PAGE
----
We learned that my father’s Y-DNA points to Ireland, not a surprise since my fourth great-grandfather Hugh Carroll arrived on the shores of North America while we were still a colony.
Family lore said Dad’s mother had a Native American ancestor. But mitochondrial DNA showed my grandmother’s origins in the Caucasus — 40% of mitochondrial lineages in Europe come from that haplogroup.
Dad was disappointed. It didn’t discount the stories of Native American ancestry, but it couldn’t prove it either.
Lucky for us, Family Tree DNA stores three vials of DNA material. We still had two left after Dad’s death, and I longed to know more about his history.
The science behind Autosomal DNA has advanced since his death, so we decided to test again. It can all seem really complicated looking at the test results.
Here’s how it works: Autosomal DNA recombines each time a child is born and pieces of DNA history fall away. So even if an ancestor is from a certain region, after a number of generations that information may be lost. Autosomal DNA will give information going back about five generations.
After waiting months for the results I opened the email telling me the results are ready.
I was stunned. Some branches of my father’s family have been on this continent since before the Revolutionary War, but his DNA is over 93% Western European.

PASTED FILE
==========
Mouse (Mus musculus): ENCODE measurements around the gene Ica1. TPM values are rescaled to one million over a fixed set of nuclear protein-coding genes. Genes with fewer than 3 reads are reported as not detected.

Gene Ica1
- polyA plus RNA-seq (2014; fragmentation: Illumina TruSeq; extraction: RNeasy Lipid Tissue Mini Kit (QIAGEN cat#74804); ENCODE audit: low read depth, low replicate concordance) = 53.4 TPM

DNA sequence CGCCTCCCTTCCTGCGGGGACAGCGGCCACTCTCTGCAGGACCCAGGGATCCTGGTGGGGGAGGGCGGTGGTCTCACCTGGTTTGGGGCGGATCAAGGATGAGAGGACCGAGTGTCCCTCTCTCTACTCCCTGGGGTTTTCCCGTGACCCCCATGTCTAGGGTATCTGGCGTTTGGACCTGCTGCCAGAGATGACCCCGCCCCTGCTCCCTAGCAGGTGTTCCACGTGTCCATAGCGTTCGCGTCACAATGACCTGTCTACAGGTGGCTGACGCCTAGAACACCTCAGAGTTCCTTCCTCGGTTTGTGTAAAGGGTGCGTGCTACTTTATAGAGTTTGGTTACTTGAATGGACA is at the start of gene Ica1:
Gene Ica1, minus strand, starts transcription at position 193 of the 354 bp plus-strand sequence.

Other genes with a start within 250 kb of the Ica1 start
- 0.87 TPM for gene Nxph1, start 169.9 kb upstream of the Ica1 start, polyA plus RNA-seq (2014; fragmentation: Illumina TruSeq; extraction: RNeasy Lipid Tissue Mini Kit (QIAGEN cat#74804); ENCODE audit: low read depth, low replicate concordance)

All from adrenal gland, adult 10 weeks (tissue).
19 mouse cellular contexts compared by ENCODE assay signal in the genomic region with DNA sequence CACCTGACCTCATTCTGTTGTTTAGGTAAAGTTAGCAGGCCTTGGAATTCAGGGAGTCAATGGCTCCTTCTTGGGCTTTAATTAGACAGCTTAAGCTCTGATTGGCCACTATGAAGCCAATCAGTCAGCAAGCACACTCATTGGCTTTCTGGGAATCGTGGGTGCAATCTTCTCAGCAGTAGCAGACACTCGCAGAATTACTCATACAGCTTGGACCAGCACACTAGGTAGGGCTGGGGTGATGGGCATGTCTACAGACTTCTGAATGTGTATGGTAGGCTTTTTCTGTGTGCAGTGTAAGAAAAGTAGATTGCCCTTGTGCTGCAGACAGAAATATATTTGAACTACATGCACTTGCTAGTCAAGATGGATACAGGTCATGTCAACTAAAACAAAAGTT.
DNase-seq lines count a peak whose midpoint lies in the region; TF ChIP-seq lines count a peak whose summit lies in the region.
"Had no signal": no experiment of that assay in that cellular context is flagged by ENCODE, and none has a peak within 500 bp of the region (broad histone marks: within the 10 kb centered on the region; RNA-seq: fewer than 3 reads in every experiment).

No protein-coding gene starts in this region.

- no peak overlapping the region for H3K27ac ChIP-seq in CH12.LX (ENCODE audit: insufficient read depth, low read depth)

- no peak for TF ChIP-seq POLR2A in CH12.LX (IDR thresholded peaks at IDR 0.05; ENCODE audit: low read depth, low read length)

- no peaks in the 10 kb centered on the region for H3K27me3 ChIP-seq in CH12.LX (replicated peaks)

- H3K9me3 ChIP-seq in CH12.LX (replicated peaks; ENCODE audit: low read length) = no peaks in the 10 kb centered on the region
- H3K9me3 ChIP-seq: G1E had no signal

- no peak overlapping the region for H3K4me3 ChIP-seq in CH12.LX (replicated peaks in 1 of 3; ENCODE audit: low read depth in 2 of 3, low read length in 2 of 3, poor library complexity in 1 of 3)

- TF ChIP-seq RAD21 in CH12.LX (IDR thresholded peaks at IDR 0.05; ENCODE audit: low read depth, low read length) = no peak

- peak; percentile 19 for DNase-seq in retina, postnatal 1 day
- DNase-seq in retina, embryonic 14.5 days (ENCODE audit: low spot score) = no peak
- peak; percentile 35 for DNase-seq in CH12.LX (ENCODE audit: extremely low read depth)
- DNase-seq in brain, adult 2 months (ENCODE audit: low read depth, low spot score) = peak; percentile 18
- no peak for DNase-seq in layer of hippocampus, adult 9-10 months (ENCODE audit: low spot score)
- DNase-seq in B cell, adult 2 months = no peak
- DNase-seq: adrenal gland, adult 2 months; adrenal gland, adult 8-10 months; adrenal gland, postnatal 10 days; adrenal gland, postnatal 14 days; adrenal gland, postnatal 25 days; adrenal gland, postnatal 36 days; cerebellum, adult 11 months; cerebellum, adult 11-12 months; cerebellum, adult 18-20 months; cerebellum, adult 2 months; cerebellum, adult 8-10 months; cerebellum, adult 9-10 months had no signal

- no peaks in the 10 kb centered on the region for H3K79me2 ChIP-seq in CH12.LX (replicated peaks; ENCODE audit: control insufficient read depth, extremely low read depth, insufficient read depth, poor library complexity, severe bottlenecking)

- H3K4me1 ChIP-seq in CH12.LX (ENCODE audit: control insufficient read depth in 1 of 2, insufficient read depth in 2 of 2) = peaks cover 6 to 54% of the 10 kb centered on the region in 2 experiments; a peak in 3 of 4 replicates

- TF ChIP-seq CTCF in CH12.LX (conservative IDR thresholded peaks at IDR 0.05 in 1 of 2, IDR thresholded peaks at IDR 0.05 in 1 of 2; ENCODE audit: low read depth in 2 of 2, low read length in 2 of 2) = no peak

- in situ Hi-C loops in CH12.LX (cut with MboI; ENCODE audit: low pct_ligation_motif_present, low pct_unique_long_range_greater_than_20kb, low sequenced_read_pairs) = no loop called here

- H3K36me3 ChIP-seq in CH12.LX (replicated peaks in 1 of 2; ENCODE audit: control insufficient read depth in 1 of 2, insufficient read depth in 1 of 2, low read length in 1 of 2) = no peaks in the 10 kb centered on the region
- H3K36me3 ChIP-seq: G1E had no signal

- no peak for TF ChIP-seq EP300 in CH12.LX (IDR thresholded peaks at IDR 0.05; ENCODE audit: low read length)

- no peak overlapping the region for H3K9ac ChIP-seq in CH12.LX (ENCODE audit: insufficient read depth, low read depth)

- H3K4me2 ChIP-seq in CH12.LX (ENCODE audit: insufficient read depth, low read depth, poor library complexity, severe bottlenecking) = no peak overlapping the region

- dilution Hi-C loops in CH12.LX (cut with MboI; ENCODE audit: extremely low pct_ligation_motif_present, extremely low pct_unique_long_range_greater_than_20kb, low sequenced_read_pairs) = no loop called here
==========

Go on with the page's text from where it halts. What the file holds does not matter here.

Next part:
Six percent was Middle Eastern — probably DNA from deep ancestral history.
Somehow I expected there might be something more interesting or surprising, but my dad’s DNA seems to reflect how tightly knit many of the European immigrant groups in America remained until very recently. The Native American ancestor story looks less and less likely, and I am glad we waited until Dad died to do the test.
If you’re considering DNA testing for your family, here are some lessons learned:
- Before getting DNA testing, explore all other genealogical avenues. The best data is often from old records, censuses and family stories. Then DNA analysis can confirm what you know or maybe fill in holes, but alone it does not help connect you to ancestors.
- Shop around online to find the best price and value for DNA testing. Family Tree DNA, National Geographic’s Genographic Project, 23AndMe (medical history testing) and Ancestry.com all provide different types of DNA tracing services.
- Connect with others who are using DNA to glean more information. To make even more sense of what I have learned from testing, I now need to put all the genealogy information I have about our family onto the Carroll Surname Project on a family tree website to find others who have genetic matches. Then we can compare our family histories and use each other’s information to fill in blanks that we have in our own research.
DNA testing can tell me a bit about where I come from, but it will never hold the stories that my great-grandfather wrote about his family. The numbers on paper will never replace the feeling beneath my feet as I walked across the stones in my great-great-grandmother’s kitchen knowing her feet had tread there over a hundred years ago.